Who takes care of your children while you work?
Today in Gender Gaps: Biking
Elizabeth Plank at Mic took to the bike paths of New York City to investigate the "huge and under-reported" gender gap in, of all things, bicycle-riding. Turns out way more men ride bikes than women: "In the U.S., 1 woman for every 3 men gets around on a bicycle," Plank writes. "In London, 77% of bike trips are taken by men and only 5% of women identify as frequent cyclists."
This is a gender gap that actually surprised me. After all, if you stick your head into any given spin class, 80-100 percent of the people huffing through sprints are women, guaranteed. So why isn't that the case out on the street? Plank dug in and found that women face a number of obstacles: "Women's aversion to risk, women's clothing, economic and time poverty, as well as sexual harassment." Some of the problems really are insurmountable—it's hard to grocery shop for a family and drop your kids off at soccer and school on a bicycle—but as someone who is both a lady and a major fan of using a bicycle for transportation whenever I can, I would like to encourage more women to bike. Here are some reasons to hop on:
Is Nonfiction the Patriarch of Literary Genres?
National Book Awards season is upon us: The judges have just announced the longlist for 2014’s nonfiction contest. The ten-book lineup includes a historical account of Paris under German occupation (by Ronald C. Rosbottom), a biography of Tennessee Williams (by John Lahr), a study of economic ambition in the “new China” (by Evan Osnos), and E.O. Wilson’s meditations on “the meaning of human existence.” There is also No Good Man Among the Living, by Anand Gopal, and The Mantle of Command: FDR at War, 1941-1942, by Nigel Hamilton. Finally—like a breeze that floats into a history classroom when someone finally opens the window—there is Can’t We Talk About Something More Pleasant?, the cartoonist Roz Chast’s memoir about her aging parents.
I don’t mean to diminish the acheivements of the other nominees, but it is striking that, after winnowing down a pool of almost 500 contenders, the judges came up with a male-to-female ratio of nine to one, with Chaz as the whimsical outlier. The skew is especially notable given that, in general, the NBA is recognizing more and more women: Though winners and finalists in the 1950s were almost 80 percent male, recent years show women gaining ground and even surpassing their male peers in some prize categories. Look at the names of this year’s Young Adult and poetry finalists, and you’ll find an even split between men and women. Is the heavy maleness surrounding the 2014 nonfiction roster just a statistical fluke?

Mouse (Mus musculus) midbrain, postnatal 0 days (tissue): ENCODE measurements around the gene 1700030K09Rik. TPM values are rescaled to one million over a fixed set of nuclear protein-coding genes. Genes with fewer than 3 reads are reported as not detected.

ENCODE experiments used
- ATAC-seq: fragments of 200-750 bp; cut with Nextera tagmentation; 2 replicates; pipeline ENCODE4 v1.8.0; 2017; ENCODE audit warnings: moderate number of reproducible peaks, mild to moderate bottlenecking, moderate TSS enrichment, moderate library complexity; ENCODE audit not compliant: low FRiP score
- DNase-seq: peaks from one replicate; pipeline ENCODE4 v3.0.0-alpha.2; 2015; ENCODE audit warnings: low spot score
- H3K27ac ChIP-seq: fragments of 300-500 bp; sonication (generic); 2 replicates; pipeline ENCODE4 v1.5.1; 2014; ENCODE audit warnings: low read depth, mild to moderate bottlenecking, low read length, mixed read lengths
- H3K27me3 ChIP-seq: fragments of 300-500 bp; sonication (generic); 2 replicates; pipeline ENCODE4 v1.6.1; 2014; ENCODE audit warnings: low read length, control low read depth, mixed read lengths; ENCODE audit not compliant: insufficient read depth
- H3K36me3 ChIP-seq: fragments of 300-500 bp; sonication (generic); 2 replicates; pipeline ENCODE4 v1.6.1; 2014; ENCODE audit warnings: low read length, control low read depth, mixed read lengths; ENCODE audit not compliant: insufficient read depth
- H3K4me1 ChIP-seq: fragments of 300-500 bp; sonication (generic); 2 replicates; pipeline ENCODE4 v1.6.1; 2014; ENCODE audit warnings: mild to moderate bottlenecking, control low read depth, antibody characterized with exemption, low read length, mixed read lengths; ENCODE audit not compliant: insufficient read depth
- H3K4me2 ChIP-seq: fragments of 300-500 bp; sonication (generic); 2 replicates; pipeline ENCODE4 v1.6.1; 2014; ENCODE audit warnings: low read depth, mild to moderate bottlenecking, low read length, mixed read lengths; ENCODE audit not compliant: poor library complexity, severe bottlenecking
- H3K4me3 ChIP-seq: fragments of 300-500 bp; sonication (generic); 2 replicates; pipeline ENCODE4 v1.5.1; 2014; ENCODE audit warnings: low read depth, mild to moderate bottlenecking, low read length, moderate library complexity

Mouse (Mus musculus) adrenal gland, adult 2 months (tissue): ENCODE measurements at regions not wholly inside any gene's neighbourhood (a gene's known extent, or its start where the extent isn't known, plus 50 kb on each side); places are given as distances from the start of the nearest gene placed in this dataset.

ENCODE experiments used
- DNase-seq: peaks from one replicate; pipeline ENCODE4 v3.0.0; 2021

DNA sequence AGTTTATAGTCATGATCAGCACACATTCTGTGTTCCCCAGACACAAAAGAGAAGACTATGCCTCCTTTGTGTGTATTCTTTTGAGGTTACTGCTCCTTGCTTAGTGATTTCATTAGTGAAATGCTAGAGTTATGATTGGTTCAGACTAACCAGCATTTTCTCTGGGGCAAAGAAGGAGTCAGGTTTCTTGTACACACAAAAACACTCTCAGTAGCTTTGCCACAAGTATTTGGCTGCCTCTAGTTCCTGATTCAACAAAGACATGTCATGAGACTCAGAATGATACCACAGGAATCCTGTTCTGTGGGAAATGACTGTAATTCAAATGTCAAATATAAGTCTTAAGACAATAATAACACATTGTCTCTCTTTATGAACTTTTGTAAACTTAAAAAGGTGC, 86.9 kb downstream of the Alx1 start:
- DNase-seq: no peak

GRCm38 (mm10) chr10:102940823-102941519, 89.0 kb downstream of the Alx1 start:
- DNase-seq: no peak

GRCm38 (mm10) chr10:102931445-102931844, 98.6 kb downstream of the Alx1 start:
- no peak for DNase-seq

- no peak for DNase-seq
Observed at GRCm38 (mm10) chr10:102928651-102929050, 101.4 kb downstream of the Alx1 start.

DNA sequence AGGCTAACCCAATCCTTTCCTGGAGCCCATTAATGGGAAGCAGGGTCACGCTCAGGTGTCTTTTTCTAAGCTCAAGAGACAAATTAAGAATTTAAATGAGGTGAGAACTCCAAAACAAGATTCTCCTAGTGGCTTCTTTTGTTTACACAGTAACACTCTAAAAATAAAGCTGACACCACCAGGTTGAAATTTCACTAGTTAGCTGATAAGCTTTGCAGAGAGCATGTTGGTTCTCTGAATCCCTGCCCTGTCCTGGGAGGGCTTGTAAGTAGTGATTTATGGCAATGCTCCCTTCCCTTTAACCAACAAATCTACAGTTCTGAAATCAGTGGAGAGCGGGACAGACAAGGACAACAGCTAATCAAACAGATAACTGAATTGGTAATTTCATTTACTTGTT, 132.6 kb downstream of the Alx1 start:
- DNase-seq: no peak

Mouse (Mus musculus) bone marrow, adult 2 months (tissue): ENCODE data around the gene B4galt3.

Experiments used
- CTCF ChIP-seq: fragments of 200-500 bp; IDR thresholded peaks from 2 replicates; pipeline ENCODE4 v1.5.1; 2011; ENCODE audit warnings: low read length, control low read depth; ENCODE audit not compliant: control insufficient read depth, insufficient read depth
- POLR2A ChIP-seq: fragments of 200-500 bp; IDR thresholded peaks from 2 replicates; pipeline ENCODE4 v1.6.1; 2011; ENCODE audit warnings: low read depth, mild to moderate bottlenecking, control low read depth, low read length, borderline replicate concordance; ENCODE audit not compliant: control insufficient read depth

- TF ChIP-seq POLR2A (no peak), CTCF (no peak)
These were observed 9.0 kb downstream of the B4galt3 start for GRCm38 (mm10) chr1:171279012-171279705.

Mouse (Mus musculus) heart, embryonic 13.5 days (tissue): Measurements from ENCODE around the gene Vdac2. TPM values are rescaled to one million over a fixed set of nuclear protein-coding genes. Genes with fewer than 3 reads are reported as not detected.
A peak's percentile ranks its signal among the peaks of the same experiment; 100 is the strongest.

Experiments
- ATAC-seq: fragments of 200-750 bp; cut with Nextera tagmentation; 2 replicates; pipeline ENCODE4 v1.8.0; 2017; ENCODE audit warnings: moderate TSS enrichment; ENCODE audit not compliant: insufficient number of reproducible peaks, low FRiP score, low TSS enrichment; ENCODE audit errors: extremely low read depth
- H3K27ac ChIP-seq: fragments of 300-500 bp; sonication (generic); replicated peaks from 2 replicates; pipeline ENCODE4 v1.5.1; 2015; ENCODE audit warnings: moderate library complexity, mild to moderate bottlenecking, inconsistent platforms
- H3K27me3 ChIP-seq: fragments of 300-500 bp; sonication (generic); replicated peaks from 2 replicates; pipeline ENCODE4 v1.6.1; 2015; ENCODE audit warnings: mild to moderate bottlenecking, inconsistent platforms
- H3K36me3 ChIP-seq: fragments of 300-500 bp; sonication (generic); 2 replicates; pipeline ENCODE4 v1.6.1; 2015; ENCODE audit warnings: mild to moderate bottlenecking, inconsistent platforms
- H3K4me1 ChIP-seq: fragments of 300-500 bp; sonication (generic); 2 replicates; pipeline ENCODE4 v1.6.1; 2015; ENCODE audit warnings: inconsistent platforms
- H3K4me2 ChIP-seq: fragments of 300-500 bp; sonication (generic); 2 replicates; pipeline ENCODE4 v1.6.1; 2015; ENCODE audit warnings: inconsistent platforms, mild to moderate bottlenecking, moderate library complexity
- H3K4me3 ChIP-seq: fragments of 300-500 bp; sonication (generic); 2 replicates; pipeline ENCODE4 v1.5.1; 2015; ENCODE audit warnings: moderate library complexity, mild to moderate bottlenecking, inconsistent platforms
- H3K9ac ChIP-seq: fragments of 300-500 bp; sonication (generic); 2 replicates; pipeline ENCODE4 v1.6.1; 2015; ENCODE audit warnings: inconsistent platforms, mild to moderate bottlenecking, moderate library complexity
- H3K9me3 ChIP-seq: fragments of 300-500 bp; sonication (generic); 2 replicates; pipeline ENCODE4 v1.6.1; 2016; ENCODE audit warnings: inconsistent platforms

Hey CBS, Rihanna Is Exactly Who I Want to See on My TV Before NFL Games
Last Thursday night, CBS and the NFL Network decided to pull its planned opener—the Jay Z and Rihanna song “Run This Town”—during its pregame broadcast, hoping to strike a more serious tone in light of the Ray Rice video. “At the time, CBS Sports President Sean McManus said Rihanna's own history as a victim of domestic violence was one part of the decision but not the overriding one,” reported ESPN.
Rihanna was not having it, taking to Twitter to complain:
CBS you pulled my song last week, now you wanna slide it back in this Thursday? NO, Fuck you! Y'all are sad for penalizing me for this.— Rihanna (@rihanna) September 16, 2014
Now, CBS has decided to cut Rihanna from Thursday Night Football altogether. “Beginning this Thursday, we will be moving in a different direction with some elements of our Thursday Night Football open,” a CBS statement reads. “We will be using our newly created Thursday Night Football theme music to open our game broadcast.”